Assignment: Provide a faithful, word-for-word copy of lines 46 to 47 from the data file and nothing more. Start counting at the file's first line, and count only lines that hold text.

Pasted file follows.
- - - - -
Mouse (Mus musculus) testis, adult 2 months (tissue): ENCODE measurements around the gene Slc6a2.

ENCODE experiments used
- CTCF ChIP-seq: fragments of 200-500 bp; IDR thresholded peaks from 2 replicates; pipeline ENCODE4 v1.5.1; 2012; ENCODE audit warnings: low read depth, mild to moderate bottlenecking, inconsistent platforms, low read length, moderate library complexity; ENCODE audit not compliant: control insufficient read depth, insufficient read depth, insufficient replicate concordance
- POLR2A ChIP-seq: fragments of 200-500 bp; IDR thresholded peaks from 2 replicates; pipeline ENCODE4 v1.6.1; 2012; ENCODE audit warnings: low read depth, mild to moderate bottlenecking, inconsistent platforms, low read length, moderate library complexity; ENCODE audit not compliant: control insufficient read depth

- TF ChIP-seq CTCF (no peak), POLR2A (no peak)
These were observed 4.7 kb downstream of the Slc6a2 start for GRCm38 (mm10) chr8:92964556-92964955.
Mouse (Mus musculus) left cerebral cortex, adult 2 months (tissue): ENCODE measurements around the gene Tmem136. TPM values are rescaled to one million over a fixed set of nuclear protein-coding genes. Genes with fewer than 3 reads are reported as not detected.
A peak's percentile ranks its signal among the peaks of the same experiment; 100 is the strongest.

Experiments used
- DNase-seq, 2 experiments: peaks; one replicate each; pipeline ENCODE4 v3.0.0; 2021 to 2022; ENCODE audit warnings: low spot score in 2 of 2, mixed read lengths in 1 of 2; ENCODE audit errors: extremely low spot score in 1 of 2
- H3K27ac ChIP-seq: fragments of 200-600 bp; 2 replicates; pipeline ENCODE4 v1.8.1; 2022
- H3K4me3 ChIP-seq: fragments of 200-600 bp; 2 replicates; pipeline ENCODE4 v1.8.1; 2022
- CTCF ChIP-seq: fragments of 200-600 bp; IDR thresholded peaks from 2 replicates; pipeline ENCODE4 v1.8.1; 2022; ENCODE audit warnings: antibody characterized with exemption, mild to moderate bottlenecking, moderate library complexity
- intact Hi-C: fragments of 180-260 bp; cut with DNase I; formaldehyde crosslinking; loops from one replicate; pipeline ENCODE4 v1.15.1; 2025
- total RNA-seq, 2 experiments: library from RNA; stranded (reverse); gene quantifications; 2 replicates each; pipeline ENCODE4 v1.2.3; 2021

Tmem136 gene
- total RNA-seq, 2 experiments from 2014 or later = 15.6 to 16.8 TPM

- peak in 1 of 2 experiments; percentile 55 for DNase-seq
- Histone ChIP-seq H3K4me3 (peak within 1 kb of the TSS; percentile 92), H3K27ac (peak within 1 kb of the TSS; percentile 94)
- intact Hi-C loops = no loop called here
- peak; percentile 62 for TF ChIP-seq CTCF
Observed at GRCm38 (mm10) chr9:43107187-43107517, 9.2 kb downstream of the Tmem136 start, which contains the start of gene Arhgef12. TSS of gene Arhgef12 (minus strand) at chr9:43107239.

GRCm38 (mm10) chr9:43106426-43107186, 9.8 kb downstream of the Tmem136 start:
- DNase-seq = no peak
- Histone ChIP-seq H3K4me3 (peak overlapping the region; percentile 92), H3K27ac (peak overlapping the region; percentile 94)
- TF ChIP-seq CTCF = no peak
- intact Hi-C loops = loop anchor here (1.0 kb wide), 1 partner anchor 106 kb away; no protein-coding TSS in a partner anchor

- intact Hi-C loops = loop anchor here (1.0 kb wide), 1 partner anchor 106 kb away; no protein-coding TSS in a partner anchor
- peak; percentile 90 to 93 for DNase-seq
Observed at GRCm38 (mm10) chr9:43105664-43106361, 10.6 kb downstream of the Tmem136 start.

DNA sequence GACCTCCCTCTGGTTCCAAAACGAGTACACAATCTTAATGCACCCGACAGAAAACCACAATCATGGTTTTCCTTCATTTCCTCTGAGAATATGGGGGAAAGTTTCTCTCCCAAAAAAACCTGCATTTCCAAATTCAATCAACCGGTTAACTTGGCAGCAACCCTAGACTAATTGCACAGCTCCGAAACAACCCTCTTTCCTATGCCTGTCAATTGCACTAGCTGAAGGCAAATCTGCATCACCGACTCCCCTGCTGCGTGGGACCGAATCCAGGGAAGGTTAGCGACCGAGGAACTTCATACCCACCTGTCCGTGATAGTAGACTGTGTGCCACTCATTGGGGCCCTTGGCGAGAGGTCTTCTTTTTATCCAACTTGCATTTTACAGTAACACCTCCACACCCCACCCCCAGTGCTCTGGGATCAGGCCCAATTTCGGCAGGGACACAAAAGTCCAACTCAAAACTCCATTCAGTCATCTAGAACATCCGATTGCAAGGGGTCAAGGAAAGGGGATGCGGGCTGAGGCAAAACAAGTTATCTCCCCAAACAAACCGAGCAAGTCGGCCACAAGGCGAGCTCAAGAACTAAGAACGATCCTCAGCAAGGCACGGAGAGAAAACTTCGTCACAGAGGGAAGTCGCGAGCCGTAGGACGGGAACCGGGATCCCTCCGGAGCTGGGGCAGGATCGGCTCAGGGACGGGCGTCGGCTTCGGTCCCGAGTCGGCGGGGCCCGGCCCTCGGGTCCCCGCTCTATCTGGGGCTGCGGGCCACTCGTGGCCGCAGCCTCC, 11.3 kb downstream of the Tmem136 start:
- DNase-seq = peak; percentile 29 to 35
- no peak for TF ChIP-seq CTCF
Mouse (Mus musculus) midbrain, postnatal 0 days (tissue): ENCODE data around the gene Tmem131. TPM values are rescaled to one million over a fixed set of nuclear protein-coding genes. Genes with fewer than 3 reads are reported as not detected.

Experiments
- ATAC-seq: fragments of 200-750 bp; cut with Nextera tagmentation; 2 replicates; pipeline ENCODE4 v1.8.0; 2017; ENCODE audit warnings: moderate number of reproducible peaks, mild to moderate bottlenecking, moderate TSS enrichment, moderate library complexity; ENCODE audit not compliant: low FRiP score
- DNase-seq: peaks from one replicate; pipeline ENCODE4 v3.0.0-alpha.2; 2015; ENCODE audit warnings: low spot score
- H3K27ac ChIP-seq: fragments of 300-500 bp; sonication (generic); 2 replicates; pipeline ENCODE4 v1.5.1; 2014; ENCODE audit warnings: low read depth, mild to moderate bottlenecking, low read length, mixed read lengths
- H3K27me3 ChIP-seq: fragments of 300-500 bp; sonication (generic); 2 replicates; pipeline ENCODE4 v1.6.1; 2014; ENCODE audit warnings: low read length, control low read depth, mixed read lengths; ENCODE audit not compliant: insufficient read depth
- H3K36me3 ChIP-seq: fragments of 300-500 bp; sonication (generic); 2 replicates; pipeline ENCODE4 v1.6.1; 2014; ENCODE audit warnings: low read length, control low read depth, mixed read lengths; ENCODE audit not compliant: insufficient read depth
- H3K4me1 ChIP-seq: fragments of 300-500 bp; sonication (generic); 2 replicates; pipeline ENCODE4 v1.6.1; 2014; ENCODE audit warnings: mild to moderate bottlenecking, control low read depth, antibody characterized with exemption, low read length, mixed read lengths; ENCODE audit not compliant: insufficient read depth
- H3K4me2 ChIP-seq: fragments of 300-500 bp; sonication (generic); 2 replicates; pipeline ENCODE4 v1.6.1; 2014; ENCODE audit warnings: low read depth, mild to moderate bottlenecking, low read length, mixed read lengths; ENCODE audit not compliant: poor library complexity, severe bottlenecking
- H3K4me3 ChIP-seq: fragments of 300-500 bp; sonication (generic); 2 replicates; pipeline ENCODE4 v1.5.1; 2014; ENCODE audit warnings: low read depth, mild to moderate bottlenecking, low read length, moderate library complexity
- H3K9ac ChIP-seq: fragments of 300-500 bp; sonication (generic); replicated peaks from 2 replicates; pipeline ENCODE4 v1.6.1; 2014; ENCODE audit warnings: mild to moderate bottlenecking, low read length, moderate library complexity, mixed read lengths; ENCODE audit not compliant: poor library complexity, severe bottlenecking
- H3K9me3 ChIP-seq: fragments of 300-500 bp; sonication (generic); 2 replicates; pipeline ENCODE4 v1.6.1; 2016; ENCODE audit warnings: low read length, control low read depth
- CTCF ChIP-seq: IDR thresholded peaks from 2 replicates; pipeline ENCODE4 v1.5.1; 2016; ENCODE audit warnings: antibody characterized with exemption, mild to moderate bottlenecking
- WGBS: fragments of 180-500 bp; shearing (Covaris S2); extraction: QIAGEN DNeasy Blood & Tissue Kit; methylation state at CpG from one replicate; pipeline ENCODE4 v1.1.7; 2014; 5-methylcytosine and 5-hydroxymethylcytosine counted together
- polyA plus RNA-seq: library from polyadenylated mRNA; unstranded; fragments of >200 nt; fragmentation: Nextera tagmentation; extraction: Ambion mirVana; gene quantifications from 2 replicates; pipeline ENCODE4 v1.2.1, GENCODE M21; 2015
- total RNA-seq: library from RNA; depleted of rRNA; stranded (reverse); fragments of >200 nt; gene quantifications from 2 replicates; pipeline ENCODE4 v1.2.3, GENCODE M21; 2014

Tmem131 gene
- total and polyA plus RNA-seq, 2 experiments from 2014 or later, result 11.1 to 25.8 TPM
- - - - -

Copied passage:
- CTCF ChIP-seq: IDR thresholded peaks from 2 replicates; pipeline ENCODE4 v1.5.1; 2016; ENCODE audit warnings: antibody characterized with exemption, mild to moderate bottlenecking
- WGBS: fragments of 180-500 bp; shearing (Covaris S2); extraction: QIAGEN DNeasy Blood & Tissue Kit; methylation state at CpG from one replicate; pipeline ENCODE4 v1.1.7; 2014; 5-methylcytosine and 5-hydroxymethylcytosine counted together